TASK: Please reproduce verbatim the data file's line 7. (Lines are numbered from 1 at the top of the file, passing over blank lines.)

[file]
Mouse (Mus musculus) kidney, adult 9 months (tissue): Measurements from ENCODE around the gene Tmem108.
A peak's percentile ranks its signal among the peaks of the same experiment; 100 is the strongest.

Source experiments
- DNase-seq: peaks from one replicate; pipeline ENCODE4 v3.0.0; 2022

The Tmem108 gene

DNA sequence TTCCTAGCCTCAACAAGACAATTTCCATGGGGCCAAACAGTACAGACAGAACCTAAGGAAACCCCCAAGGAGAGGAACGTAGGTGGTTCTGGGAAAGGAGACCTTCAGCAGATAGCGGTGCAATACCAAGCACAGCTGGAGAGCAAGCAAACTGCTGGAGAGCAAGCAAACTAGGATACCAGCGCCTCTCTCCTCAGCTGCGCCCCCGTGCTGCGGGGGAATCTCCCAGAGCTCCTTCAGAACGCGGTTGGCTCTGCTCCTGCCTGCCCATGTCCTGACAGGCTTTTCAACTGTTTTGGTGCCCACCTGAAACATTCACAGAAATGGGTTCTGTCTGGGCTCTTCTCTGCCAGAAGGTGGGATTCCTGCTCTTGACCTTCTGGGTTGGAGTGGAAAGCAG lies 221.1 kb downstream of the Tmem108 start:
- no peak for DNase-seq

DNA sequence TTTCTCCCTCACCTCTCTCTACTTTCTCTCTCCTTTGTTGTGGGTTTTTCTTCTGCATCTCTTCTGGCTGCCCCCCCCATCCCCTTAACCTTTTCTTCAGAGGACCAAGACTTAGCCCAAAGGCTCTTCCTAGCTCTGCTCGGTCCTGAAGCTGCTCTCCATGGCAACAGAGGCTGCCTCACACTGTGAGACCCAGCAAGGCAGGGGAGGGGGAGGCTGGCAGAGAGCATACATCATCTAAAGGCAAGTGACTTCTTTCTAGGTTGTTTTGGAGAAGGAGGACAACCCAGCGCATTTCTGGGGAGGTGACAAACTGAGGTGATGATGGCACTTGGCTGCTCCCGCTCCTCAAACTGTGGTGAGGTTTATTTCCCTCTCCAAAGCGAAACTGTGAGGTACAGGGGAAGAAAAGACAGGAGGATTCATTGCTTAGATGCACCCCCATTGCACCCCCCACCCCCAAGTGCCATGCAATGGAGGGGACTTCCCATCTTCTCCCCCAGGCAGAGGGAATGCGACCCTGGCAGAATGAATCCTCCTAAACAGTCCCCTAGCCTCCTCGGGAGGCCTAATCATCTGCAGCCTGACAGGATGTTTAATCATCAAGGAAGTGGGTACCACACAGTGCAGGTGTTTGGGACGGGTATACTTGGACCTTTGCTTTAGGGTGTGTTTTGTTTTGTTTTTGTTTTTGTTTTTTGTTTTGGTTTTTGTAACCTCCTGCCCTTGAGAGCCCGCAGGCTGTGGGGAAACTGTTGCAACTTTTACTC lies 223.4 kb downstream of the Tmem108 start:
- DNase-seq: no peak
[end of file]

- no peak for DNase-seq